Whiplash-Associated Dysphagia: Considerations of Potential Incidence and Mechanisms
Non-specific self-reports of dysphagia have been described in people with whiplash-associated disorders (WAD) following motor vehicle collision (MVC); however, incidence and mechanistic drivers remain poorly understood. Alterations in oropharyngeal dimensions on magnetic resonance imaging (MRI), along with heightened levels of stress, pain, and changes in stress-dependent microRNA expression (e.g., miR-320a) have been also associated with WAD, suggesting multi-factorial issues may underpin any potential swallowing changes. In this exploratory paper, we examine key biopsychosocial parameters in three patients with persistent WAD reporting swallowing change and three nominating full recovery after whiplash with no reported swallowing change. Parameters included (1) oropharyngeal volume with 3D MRI, (2) peritraumatic miR-320a expression, and (3) psychological distress. These factors were explored to highlight the complexity of patient presentation and propose future considerations in relation to a potential deglutition disorder following WAD. The three participants reporting changes in swallowing all had smaller oropharyngeal volumes at < 1 week and at 3 months post injury and lower levels of peritraumatic miR-320a. At 3 months post MVC, oropharyngeal volumes between groups indicated a large effect size (Hedge’s g = 0.96). Higher levels of distress were reported at both time points for those with persistent symptomatology, including self-reported dysphagia, however, this was not featured in those nominating recovery. This paper considers current evidence for dysphagia as a potentially under-recognized feature of WAD and highlights the need for future, larger-scaled, multidimensional investigation into the incidence and mechanisms of whiplash-associated dysphagia.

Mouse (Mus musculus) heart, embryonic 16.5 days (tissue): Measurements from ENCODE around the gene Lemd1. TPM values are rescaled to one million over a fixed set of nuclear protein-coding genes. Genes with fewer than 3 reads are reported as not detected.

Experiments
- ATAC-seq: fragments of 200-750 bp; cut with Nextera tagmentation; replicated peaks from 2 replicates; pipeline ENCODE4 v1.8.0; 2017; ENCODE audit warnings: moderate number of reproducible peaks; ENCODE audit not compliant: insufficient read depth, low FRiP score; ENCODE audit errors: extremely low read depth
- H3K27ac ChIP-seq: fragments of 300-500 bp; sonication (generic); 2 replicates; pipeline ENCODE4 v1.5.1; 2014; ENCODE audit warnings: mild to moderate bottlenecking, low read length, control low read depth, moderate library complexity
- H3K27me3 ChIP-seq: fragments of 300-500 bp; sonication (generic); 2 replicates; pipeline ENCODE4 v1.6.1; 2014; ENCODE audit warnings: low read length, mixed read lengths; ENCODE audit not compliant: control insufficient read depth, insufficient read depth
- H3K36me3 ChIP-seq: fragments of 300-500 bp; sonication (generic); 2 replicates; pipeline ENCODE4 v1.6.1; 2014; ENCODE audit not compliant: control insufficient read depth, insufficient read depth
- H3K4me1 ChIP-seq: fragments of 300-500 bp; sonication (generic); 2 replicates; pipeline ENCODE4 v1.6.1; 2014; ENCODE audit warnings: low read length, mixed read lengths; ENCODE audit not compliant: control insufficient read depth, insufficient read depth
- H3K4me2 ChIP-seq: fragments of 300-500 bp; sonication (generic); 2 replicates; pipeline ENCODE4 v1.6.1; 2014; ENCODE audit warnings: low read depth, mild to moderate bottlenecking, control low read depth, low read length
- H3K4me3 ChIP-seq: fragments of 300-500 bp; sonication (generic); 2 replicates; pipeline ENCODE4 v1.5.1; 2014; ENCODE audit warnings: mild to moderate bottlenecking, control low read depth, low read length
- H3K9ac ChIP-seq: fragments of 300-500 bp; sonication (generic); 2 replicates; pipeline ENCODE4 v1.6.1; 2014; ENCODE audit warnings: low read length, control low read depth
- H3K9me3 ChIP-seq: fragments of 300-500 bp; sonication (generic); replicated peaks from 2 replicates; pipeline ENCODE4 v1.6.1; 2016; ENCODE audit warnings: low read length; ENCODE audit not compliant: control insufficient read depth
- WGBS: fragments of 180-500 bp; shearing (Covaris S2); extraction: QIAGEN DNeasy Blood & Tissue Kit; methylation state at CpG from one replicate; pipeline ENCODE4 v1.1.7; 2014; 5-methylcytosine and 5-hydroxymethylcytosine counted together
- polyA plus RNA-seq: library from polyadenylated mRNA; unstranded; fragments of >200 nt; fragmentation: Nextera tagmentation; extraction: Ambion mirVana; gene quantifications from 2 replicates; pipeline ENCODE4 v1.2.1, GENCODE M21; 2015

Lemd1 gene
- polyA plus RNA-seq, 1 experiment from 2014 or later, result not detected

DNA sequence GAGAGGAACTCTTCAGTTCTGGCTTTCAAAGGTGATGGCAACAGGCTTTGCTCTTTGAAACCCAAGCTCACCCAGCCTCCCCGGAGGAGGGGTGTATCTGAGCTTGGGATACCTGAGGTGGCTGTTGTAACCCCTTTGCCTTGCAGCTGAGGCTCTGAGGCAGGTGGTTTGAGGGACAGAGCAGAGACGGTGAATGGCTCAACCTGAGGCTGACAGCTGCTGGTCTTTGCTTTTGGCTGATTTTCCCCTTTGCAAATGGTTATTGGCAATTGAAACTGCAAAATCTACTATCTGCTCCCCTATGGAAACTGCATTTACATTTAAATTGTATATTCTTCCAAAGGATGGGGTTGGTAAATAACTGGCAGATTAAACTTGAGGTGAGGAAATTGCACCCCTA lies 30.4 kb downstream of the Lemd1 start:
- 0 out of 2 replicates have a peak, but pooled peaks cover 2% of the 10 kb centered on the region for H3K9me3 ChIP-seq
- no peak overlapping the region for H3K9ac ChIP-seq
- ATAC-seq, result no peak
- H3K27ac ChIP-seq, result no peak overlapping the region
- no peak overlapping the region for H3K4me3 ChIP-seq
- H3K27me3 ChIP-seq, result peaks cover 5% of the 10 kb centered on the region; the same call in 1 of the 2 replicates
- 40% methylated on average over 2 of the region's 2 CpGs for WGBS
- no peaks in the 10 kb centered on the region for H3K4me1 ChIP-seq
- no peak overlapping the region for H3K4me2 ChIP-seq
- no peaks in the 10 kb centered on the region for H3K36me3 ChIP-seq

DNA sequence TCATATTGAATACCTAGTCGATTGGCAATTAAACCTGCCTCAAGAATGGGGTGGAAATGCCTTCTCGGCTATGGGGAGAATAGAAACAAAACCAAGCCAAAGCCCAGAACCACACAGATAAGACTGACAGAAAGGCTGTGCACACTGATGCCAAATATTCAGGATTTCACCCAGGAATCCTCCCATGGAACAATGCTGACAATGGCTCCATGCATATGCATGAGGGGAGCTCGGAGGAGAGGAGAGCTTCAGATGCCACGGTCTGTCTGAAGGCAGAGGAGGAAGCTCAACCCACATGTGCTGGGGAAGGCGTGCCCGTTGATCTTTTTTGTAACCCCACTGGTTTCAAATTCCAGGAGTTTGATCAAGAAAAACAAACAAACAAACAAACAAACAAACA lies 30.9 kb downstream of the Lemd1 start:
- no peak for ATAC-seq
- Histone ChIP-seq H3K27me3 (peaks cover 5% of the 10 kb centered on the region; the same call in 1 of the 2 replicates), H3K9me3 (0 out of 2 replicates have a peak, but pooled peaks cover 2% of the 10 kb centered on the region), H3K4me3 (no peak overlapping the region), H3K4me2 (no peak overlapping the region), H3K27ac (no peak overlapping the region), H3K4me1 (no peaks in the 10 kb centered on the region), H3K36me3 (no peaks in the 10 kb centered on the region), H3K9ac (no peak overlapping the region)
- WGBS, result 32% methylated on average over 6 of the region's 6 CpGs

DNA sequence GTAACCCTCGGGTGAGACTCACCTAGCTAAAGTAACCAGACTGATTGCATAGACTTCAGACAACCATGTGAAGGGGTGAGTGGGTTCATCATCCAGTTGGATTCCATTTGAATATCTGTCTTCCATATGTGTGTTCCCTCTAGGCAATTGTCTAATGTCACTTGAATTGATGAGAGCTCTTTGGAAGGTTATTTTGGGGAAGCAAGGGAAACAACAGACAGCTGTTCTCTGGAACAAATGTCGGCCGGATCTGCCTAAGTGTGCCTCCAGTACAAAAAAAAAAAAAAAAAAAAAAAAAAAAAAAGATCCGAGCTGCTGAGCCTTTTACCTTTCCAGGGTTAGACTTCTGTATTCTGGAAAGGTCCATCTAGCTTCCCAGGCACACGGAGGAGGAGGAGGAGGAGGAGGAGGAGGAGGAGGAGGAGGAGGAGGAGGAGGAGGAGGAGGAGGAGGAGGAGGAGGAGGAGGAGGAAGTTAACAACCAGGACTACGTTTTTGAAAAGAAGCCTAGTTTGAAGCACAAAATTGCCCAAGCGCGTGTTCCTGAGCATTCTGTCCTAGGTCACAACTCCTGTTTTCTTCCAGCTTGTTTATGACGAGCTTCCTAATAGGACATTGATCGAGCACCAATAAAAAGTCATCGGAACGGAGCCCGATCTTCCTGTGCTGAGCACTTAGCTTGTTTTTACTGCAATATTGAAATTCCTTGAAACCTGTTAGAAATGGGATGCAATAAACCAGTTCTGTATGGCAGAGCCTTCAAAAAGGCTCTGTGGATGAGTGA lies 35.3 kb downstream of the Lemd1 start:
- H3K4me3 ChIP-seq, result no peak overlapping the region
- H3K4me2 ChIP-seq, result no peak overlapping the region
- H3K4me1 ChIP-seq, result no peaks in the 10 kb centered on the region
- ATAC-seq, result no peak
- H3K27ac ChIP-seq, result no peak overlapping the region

Stone, D.; Bogaardt, H.; Linnstaedt, S. D.; Martin-Harris, B.; Smith, A. C.; Walton, D. M.; Ward, E.; and Elliott, J. M., "Whiplash-Associated Dysphagia: Considerations of Potential Incidence and Mechanisms" (2020). Regis University Faculty Publications. 117.